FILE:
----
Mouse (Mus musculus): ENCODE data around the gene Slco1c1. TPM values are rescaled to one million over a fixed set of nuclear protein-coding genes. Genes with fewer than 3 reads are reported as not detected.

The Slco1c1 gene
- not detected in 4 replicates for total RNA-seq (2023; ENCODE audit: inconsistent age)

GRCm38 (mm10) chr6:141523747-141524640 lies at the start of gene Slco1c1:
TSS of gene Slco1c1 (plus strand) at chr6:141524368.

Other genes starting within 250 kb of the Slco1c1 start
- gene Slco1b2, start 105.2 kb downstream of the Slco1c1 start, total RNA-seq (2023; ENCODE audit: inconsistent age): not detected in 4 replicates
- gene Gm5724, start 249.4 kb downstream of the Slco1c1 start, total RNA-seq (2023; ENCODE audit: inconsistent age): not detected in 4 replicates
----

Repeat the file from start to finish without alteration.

Mouse (Mus musculus): ENCODE data around the gene Slco1c1. TPM values are rescaled to one million over a fixed set of nuclear protein-coding genes. Genes with fewer than 3 reads are reported as not detected.

The Slco1c1 gene
- not detected in 4 replicates for total RNA-seq (2023; ENCODE audit: inconsistent age)

GRCm38 (mm10) chr6:141523747-141524640 lies at the start of gene Slco1c1:
TSS of gene Slco1c1 (plus strand) at chr6:141524368.

Other genes starting within 250 kb of the Slco1c1 start
- gene Slco1b2, start 105.2 kb downstream of the Slco1c1 start, total RNA-seq (2023; ENCODE audit: inconsistent age): not detected in 4 replicates
- gene Gm5724, start 249.4 kb downstream of the Slco1c1 start, total RNA-seq (2023; ENCODE audit: inconsistent age): not detected in 4 replicates